By the beginning of 2007, Liebrandt found himself an out-of-work celebrity, covered in Vogue but with no way to pay the rent. He freelanced, working for a beverage company, inventing such things as encapsulated vodka tonics that look like sushi-shaped ice cubes. The people shown popping them in their mouths looked happy enough. To the redemptive rescue, according to the famous restaurateur Drew Nieporent, came—none other than Drew Nieporent, who tapped Liebrandt to reopen his closed Tribeca restaurant, Montrachet. In June 2008, the Times announced that in two months, Montrachet would return as Liebrandt’s Corton.
At this point, the documentary shifts into frenetic high gear. The restaurant has to be physically redesigned, and a staff of young people—line cooks and servers and runners—assembled and trained, and a thousand details decided. Here’s where we see the real nitty-gritty of great restaurant kitchen life. Liebrandt fumes and curses in the hot, cramped, and ill-equipped test kitchen used to develop the menu and techniques and production drill for Corton. At one point, a dish done well early in a preparatory day is later done poorly, and Liebrandt screams to the two young cooks responsible: “How can you do this to me? Looks like fucking dog shit on a plate. I’m only as good as the weakest links in my team, and right now you’re them. Do this again and I’ll ram your heads though the wall.” He yells at a server not to lean against a wall—“very unelegant”—and warns a sick-looking young man to give up the late-night girls: girls come and go, but a career is for the long haul.
This sentiment mirrors a terrific earlier scene, in which Liebrandt, ending a kitchen telephone conversation, turns to the camera and says: “Avid fans calling me up. It’s like, phenomenal. ‘Are you single?’ I’m like, ‘Sorry, I’m married to my kitchen.’” (Actually, Liebrandt has a live-in girlfriend: the lovely and intelligent Arlene Ocontrillo. But they met at Gilt and both work at Corton, so that doesn’t count.) We see him smolder when the lighting in the soon-to-be elegant Corton casts shadows on his plates. The minute and exquisite details of plating those plates are practiced over and over again. Nobody sleeps much, and at one point Liebrandt says to the camera that the kitchen is like a theatrical show: at every moment a possible disaster. It’s a wonder, he muses, that so much young talent works so hard for him for so little money.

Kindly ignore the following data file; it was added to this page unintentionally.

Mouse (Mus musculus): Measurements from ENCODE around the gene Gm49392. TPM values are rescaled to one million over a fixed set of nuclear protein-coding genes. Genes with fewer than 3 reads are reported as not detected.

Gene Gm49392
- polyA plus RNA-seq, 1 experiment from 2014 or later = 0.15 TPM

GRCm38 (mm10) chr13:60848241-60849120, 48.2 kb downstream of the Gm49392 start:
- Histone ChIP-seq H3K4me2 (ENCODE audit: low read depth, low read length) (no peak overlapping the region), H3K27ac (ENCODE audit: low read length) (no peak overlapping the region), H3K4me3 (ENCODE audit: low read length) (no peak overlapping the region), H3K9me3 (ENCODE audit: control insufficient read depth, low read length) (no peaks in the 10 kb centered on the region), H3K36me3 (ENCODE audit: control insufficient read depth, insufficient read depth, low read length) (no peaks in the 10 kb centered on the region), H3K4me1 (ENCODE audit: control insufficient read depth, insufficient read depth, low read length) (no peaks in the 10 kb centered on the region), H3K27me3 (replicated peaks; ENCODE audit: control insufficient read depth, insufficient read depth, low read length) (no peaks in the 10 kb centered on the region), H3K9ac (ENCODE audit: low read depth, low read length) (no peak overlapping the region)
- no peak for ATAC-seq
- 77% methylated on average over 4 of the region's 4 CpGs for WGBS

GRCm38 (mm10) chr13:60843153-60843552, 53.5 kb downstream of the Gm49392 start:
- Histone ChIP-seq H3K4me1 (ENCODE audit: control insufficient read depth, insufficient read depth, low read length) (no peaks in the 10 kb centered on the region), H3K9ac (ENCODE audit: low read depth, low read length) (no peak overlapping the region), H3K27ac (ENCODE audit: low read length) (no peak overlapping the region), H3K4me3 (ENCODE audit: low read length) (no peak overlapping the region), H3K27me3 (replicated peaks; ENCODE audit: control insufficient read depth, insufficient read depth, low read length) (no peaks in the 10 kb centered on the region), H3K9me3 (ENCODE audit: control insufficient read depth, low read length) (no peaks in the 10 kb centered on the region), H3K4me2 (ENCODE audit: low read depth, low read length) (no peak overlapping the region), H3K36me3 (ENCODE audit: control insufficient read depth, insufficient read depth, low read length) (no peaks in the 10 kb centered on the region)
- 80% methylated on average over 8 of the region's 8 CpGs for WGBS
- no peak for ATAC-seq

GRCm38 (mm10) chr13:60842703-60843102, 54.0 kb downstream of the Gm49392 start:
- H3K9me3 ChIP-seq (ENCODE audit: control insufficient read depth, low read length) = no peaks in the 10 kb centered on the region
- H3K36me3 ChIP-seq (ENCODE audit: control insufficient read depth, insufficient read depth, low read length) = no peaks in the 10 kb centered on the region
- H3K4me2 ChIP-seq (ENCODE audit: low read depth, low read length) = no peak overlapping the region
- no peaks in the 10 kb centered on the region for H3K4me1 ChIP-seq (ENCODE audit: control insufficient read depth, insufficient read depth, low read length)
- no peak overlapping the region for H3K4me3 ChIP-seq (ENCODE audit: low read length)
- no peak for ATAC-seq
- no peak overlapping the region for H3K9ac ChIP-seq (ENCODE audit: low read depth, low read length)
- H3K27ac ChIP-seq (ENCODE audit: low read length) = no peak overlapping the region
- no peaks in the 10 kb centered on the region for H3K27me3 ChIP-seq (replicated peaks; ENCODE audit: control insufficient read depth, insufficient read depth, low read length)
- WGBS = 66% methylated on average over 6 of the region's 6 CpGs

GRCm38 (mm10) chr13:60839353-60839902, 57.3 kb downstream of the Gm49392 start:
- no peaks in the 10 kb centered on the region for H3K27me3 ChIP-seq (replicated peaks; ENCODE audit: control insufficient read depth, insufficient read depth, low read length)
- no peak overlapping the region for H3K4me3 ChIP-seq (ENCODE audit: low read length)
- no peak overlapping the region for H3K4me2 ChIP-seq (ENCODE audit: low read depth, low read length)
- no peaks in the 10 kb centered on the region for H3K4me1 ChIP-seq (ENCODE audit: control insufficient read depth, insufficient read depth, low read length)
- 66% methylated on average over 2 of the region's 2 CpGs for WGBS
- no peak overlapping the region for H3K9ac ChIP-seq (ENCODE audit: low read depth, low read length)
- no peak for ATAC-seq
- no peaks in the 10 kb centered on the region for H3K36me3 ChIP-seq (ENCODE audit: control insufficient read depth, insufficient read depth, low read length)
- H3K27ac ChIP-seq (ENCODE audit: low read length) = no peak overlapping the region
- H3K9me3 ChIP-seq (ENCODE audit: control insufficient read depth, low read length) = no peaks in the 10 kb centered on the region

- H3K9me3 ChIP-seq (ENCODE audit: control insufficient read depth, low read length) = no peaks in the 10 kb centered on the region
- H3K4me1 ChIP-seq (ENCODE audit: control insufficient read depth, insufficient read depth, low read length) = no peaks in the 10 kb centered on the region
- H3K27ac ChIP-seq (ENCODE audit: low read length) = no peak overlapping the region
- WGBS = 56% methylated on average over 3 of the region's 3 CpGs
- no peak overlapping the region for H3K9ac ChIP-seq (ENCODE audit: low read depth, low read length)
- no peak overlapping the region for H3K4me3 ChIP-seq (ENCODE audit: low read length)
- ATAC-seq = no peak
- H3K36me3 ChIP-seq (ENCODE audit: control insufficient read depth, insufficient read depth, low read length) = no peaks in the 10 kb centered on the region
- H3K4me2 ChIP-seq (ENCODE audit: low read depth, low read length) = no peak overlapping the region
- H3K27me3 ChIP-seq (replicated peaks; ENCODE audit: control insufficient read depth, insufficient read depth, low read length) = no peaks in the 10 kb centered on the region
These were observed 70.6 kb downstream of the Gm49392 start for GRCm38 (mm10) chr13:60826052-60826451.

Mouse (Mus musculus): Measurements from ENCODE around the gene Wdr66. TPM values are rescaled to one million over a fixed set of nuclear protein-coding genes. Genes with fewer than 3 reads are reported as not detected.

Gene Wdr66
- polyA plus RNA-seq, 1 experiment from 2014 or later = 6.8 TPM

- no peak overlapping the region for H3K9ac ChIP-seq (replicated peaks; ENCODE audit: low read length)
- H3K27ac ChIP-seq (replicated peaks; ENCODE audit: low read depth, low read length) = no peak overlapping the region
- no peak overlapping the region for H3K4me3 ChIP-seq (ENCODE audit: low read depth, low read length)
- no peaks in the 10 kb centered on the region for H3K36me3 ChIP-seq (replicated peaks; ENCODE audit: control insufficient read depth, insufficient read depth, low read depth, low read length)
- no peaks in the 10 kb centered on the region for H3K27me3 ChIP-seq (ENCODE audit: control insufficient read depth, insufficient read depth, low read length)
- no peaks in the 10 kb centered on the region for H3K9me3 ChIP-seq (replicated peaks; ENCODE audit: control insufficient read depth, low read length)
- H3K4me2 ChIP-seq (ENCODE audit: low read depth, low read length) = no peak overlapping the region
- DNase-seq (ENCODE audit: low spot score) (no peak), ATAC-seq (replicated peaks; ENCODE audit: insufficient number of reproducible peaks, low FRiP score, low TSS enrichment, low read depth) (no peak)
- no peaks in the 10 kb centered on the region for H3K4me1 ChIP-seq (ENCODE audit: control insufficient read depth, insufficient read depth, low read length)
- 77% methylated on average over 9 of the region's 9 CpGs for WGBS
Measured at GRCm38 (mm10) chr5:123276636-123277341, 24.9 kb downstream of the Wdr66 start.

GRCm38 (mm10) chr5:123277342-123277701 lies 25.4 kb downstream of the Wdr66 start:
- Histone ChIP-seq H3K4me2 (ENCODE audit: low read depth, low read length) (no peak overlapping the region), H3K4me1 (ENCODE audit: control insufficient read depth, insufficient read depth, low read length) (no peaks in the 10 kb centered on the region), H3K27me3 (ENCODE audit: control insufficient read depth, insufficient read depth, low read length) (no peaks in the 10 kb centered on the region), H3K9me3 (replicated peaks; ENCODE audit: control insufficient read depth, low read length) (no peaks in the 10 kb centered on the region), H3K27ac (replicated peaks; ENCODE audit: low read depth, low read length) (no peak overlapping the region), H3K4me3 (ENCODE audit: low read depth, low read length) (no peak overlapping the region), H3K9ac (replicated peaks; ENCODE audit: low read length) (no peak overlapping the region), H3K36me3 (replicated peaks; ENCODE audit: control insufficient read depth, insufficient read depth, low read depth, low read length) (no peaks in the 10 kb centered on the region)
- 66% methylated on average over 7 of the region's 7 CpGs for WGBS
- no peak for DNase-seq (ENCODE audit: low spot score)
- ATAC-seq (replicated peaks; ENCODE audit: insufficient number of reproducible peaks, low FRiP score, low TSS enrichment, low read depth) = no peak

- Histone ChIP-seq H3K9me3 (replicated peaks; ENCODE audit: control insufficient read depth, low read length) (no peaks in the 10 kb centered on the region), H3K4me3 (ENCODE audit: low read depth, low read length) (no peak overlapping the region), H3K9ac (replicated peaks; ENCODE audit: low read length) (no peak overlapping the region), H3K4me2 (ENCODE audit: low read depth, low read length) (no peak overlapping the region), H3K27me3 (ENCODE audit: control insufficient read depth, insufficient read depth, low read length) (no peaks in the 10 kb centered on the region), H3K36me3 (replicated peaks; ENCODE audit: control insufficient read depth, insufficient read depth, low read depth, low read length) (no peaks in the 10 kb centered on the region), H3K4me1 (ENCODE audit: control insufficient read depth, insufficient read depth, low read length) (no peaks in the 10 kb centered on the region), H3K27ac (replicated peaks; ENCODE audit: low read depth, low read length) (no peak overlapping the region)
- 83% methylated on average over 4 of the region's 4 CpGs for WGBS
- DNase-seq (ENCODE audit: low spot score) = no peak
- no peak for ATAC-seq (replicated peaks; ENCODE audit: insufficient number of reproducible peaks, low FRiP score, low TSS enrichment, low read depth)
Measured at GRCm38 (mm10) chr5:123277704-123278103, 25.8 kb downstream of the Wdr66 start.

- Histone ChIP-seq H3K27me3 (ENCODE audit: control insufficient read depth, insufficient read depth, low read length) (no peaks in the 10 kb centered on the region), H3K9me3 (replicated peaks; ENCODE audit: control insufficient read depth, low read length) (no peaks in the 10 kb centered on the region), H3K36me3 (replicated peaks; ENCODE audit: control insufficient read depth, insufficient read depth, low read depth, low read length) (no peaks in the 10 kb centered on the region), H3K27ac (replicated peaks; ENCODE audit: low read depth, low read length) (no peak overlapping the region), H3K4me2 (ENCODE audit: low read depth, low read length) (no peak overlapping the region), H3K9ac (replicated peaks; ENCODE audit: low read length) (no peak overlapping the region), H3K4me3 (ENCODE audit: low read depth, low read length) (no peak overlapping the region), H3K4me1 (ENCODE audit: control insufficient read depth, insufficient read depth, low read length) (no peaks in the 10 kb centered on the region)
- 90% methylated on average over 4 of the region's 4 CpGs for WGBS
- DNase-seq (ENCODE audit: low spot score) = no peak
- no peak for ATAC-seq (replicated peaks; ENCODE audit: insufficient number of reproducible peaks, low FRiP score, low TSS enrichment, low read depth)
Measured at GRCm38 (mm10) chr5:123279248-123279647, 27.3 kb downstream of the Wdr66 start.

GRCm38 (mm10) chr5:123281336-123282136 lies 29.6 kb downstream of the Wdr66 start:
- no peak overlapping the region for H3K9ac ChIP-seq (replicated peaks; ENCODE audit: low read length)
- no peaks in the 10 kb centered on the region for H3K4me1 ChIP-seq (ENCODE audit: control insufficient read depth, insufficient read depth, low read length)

On opening day, Liebrandt addresses his staff as a football coach would his team: despite all the yelling and tough discipline, his warm affection for the crew is apparent. After the big day, Corton gets raves from every journalistic corner but the Times, which has yet to file its review. As the staff waits for Bruni to weigh in, an amusing scene transpires. Nieporent tries to figure out which reservation could be the critic’s: it turns out that the giveaway is a telephone number that doesn’t exist. Bruni comes to eat three times, and this time he’s hooked: Corton gets a rave and three stars. Liebrandt throws a party for his staff, congratulates them for a job well done, and warns that harder times are yet to come: in a year, he expects, they’ll get two stars from the Michelin Guide. And so they did.